The problems we face as a nation are a manifestation of the way in which we built our country, but today, at 60, and surely matured, we have an opportunity to catalyse an inclusive and cohesive course correction. We are centred on reiterating the national call to arise and serve our fatherland with love, strength and faith. We must reiterate that the labour of our heroes’ past shall never be in vain, and to serve our peoples with heart and might: one nation bound in freedom, peace and unity – to reach every last mile.

Right now, Nigeria’s Covid-19 deaths are comparatively low, and our nation’s endurance is high and strong; to me, possibly the product of a fortuitous resilience shaped by our long epidemiological history. However it is clear that the race to combat, contain and control Covid-19 is a marathon and not a sprint. According to The Economist’s Covid Collective Report, states like Nigeria are at risk of being “disproportionately affected because they have the least resources and infrastructure to grapple with the pandemic’s dire health and economic repercussions.” While richer countries are able to do more testing and prepare economic safeguards and recovery, Nigeria has recorded fewer tests per thousand people and has fewer resources to plan recovery. 

Examples of collaboration among scientists, however, show that models for better cooperation are possible, and indeed a timely focus on home-grown research and development from Nigeria may yet have much to teach the world. Stronger frameworks and mechanisms for international cooperation are required to mitigate the adverse effects on lives and livelihoods globally, and in fragile settings in particular. The fact that 172 countries globally are engaged in discussions to participate in COVAX – a Covid-19 vaccine global access facility – demonstrates just how powerful global cooperation can be in finding collective solutions to collective problems.

On our 60th celebration of independence, we reaffirm our patriotic call to direct our noble cause: that our leaders are guided right, our youth are helped to know the truth, grow in love and honesty, living just and true, attain great and lofty heights, to build a nation where peace and justice shall reign, a pledge to the progress of our nation. But we cannot deny that Covid-19 has laid bare fissures in the multilateral system with far-reaching implications. From climate change to economic recessions, geopolitical tensions to AI disruption, truly global challenges are only going to become more frequent in our increasingly-interdependent world. Every country is only as strong as the weakest link in the chain thus we know that the gaps in domestic and international safety nets are not just a threat to the world’s vulnerable populations but also to the functioning of the global economy and society as a whole.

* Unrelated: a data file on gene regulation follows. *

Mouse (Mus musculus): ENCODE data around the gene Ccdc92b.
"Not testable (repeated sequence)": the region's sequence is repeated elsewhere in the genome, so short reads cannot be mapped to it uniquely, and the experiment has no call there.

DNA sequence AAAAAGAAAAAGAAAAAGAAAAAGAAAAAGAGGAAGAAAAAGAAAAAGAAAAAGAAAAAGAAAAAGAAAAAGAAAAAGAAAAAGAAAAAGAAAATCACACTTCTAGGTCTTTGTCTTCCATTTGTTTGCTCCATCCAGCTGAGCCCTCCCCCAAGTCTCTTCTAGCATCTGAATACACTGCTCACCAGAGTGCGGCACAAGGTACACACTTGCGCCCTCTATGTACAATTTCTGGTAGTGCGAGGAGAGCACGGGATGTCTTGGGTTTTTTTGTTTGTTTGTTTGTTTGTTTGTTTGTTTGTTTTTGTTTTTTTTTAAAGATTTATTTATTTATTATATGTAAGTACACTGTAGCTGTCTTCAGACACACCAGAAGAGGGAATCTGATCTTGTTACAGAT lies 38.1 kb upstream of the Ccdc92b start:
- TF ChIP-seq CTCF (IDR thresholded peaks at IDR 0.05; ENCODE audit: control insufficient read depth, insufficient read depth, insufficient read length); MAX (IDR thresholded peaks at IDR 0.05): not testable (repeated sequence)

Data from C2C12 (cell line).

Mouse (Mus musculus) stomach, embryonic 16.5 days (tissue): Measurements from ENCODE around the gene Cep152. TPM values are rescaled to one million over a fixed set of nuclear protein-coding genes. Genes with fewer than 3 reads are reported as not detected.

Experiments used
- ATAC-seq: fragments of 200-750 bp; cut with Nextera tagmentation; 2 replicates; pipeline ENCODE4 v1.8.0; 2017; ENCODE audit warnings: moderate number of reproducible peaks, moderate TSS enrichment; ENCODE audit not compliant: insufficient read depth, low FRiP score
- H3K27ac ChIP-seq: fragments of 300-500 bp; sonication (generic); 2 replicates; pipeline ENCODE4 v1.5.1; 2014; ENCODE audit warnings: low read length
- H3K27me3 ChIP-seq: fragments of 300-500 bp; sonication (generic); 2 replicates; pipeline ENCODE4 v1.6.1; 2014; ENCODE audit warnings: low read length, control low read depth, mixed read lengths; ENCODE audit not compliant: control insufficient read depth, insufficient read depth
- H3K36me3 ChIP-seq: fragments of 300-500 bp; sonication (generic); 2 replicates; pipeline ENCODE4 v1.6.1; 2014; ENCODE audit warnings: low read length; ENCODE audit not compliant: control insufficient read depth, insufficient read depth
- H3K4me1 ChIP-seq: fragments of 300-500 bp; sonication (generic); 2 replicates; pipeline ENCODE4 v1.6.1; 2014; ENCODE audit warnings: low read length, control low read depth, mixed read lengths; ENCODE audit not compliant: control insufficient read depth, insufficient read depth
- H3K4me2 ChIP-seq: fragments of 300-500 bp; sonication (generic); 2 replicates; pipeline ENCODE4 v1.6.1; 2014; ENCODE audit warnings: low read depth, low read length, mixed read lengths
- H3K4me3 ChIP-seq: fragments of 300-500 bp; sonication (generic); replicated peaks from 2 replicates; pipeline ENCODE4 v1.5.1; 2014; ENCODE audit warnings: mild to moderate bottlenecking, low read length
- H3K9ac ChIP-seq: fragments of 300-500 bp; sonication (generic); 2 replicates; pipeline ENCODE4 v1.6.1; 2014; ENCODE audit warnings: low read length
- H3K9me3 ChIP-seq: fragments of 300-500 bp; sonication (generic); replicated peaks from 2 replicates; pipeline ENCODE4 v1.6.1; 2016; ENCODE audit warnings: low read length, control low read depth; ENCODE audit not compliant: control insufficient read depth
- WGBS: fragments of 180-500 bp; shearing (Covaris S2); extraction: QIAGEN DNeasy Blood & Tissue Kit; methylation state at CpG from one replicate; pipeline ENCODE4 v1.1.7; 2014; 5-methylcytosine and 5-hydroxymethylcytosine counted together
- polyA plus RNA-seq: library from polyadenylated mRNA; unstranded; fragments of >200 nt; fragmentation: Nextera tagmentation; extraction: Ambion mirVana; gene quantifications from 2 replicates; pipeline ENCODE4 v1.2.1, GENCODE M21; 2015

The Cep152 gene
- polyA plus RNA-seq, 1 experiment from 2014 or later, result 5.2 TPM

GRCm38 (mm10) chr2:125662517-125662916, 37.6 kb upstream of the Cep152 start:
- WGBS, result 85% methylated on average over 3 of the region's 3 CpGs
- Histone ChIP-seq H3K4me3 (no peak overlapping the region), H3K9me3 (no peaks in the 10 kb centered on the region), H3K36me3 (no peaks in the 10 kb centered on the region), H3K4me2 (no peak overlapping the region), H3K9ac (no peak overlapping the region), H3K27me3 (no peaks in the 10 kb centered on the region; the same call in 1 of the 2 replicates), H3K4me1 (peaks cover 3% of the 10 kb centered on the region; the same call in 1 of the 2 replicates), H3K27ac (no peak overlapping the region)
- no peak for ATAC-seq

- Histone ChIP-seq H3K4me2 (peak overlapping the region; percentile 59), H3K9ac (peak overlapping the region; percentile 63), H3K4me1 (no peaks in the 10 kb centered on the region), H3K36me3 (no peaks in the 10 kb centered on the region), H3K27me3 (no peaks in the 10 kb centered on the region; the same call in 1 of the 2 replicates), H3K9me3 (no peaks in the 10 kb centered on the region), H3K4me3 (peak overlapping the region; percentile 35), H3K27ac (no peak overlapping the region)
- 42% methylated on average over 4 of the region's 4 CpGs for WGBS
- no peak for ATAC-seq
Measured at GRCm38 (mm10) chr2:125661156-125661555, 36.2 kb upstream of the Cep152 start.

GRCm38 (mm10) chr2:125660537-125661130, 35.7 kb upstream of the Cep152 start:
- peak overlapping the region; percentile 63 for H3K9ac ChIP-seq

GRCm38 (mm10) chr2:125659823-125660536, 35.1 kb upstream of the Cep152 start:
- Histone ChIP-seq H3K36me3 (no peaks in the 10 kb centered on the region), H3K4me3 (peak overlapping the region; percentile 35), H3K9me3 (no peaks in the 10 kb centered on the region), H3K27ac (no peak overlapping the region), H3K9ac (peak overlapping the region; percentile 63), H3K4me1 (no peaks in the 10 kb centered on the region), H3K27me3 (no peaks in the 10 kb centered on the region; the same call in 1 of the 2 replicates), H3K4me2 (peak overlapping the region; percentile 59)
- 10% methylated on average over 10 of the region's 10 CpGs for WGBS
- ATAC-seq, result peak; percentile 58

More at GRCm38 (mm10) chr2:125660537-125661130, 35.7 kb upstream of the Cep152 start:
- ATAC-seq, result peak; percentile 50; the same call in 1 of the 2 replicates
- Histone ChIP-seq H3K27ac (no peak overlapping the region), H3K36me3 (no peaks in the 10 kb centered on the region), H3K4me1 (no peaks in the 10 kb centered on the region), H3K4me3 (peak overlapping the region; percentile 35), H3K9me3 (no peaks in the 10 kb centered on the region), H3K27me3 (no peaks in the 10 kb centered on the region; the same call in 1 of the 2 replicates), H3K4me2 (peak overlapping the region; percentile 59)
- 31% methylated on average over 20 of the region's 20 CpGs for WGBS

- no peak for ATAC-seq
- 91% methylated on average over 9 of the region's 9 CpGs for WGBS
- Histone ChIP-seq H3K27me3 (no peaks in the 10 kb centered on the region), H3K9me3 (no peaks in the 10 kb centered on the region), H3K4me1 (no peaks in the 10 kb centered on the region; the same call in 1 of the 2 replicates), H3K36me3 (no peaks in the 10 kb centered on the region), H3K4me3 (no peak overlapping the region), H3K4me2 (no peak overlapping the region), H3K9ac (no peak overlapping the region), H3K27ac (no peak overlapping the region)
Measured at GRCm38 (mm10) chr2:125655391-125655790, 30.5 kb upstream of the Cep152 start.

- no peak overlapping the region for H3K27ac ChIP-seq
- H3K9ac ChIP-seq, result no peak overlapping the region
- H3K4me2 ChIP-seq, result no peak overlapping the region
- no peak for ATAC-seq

As we celebrate the transformative power of patriotism, we must remember that no nation thrives entirely alone, and should work towards reviving multilateralism’s promise to ‘leave no one behind’ with particular focus on the effect of the pandemic on our most vulnerable women and girls. With the pandemic upending the world’s structural norms, Nigeria has an opportunity to come out of this dark time with a new energy based on the evidence of what works—and what does not work— to achieve our goals sustainably and for all.

To meet the challenges of the 21st century, each and every one of us as individuals, along with our national governments, multilateral actors and humanitarian leaders must heed Covid-19’s wake-up call and unite to give multilateralism the “teeth” it needs to reform, replenish and strengthen national and global resilience both now and when the next crisis emerges, to ensure that our beloved nation Nigeria, and our people will survive, transform and thrive.